Ephesus, Council of

Ephesus, Council of,

431, 3d ecumenical council, convened by Theodosius II, emperor of the East, and Valentinian III, emperor of the West, to deal with the controversy over NestorianismNestorianism,
Christian heresy that held Jesus to be two distinct persons, closely and inseparably united. In 428, Emperor Theodosius II named an abbot of Antioch, Nestorius (d. 451?), as patriarch of Constantinople.
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. Adherents of both parties attended; St. CyrilCyril, Saint
(Saint Cyril of Alexandria) , d. A.D. 444, patriarch of Alexandria (412–44), Doctor of the Church, known for his animosity toward heretics and heathens. He drove the Jews from Alexandria, and under his rule Hypatia was killed.
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, patriarch of Alexandria, had the support of Pope Celestine ICelestine I, Saint
, d. 432, pope (422–32), an Italian; successor of St. Boniface I. The opposition of St. Cyril of Alexandria to Nestorianism inspired both sides to appeal to the pope, who judged that Nestorius should be excommunicated if he refused to retract.
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 and most of Christendom; Nestorius was backed by Theodosius and the Antiochene hierarchy. The council, late in starting, was opened by St. Cyril before the Antiochene bishops arrived. It anathematized Nestorius and his views. The Antiochenes arrived and, accusing Cyril of deliberately rushing the vote, deposed him. Soon afterward the papal legates arrived and the council reconvened, reaffirmed its position, and excommunicated the Antiochenes. The controversy continued until Theodosius held a hearing at Chalcedon between the disputants. He exiled Nestorius and ordered the consecration of a new patriarch of Constantinople; the council then broke up. Its chief dogmatic pronouncement was that from the very words of the Nicene Creed it follows that Mary may be called Mother of God, for the perfect coherence of godhead and manhood in Christ prevents any separation of natures such as Nestorius implied. This doctrine was later defined further (see Chalcedon, Council ofChalcedon, Council of,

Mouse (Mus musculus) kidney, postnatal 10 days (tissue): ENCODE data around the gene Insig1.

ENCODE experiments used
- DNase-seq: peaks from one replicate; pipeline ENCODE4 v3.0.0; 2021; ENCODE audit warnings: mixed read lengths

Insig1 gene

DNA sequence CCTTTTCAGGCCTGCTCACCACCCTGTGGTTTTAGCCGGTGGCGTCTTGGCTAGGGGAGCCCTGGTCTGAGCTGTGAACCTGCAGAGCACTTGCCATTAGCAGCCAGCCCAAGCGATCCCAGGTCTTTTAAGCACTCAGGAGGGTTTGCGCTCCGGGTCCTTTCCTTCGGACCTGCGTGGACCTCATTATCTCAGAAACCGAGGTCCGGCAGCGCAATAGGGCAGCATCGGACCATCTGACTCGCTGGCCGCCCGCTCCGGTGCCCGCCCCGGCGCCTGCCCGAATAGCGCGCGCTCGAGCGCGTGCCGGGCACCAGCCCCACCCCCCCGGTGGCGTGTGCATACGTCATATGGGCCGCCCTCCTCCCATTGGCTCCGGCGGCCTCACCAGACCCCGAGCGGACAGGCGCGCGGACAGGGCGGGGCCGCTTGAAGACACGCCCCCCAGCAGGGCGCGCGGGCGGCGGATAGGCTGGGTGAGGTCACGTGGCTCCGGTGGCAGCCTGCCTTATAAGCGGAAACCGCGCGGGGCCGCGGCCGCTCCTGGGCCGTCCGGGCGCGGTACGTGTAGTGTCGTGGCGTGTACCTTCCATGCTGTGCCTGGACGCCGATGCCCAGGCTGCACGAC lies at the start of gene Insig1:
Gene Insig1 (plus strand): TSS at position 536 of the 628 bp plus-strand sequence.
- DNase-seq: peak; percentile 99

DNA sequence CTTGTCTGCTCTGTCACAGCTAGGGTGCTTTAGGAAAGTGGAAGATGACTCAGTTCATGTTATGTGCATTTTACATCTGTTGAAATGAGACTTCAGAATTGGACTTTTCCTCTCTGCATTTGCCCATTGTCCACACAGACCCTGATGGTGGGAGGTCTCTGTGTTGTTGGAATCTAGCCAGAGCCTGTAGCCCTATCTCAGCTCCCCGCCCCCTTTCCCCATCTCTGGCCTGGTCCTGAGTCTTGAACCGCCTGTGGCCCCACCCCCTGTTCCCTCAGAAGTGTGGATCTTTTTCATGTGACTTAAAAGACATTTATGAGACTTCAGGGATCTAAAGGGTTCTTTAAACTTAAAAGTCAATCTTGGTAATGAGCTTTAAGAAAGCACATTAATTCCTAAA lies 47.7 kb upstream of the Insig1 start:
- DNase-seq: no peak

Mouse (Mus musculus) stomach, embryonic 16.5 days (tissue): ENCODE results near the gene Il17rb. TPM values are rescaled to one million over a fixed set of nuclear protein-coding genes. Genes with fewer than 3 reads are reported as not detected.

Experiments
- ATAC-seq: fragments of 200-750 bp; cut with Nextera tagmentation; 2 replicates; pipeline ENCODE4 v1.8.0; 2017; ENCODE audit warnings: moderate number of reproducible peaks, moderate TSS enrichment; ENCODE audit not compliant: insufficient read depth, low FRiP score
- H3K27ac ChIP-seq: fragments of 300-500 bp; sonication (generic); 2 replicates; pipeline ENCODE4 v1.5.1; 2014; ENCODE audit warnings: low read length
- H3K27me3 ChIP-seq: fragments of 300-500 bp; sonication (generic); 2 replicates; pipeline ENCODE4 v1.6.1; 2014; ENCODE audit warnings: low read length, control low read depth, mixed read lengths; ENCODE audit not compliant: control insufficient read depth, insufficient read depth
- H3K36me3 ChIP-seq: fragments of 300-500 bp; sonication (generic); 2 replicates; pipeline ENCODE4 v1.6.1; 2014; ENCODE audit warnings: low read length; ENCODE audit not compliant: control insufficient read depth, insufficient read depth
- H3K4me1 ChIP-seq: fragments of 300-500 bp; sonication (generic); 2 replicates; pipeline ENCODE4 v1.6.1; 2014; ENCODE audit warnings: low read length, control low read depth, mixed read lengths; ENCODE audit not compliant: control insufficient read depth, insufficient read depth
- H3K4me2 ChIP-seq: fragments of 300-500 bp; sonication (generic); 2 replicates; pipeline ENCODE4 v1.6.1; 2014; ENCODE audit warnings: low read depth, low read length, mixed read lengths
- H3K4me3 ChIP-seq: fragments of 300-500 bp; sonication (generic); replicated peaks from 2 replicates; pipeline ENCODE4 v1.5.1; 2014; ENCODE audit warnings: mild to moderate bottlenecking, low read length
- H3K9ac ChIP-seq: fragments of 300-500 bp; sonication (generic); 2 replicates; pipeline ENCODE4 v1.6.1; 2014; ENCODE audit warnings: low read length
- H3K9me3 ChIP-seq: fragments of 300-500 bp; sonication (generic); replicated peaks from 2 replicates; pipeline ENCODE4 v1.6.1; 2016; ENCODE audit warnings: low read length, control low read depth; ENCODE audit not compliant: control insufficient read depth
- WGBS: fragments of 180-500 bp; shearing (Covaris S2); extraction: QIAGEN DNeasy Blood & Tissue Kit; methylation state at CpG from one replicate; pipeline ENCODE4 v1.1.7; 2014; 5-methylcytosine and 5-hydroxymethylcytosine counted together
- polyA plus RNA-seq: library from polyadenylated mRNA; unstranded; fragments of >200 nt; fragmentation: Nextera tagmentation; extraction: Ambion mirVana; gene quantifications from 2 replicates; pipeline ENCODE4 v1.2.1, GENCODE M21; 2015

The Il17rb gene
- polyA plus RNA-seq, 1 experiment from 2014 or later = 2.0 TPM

fourth ecumenical council, convened in 451 by Pulcheria and Marcian, empress and emperor of the East, to settle the scandal of the Robber Synod and to discuss Eutychianism (see Eutyches).
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). For the Robber Synod (Latrocinium) of Ephesus, see EutychesEutyches
, c.378–c.452, archimandrite in Constantinople, sponsor of Eutychianism, the first phase of Monophysitism. He was the leader in Constantinople of the most violent opponents of Nestorianism, among whom was Dioscurus, successor to St. Cyril (d.
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